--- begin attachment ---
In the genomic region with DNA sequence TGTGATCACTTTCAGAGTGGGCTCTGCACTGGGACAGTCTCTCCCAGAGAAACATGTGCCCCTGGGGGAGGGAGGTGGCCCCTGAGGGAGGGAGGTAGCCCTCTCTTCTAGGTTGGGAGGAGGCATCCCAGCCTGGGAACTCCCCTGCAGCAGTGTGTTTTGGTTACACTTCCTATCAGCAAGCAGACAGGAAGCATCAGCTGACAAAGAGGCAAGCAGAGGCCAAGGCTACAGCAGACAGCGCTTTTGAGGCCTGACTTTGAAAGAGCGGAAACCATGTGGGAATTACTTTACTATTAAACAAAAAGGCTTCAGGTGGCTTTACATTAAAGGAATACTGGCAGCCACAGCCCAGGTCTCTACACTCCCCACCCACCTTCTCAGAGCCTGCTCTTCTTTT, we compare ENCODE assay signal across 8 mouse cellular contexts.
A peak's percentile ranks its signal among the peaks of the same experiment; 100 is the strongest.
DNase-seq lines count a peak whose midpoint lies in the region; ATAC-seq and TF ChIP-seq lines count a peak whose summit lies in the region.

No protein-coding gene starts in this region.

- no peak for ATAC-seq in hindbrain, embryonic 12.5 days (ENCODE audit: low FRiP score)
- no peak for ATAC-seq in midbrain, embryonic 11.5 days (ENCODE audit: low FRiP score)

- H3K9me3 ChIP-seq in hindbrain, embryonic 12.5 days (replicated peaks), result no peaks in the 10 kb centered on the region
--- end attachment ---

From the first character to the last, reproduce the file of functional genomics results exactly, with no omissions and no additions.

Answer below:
In the genomic region with DNA sequence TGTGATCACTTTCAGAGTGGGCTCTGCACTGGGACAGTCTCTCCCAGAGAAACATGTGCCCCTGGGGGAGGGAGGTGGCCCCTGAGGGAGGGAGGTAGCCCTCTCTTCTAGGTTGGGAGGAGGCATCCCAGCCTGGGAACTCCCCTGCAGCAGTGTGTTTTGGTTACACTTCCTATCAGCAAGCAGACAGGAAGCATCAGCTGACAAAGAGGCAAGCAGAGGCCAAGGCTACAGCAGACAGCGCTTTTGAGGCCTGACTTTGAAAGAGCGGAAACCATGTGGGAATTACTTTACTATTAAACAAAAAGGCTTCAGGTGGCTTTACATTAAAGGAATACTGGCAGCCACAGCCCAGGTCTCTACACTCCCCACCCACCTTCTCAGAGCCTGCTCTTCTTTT, we compare ENCODE assay signal across 8 mouse cellular contexts.
A peak's percentile ranks its signal among the peaks of the same experiment; 100 is the strongest.
DNase-seq lines count a peak whose midpoint lies in the region; ATAC-seq and TF ChIP-seq lines count a peak whose summit lies in the region.

No protein-coding gene starts in this region.

- no peak for ATAC-seq in hindbrain, embryonic 12.5 days (ENCODE audit: low FRiP score)
- no peak for ATAC-seq in midbrain, embryonic 11.5 days (ENCODE audit: low FRiP score)

- H3K9me3 ChIP-seq in hindbrain, embryonic 12.5 days (replicated peaks), result no peaks in the 10 kb centered on the region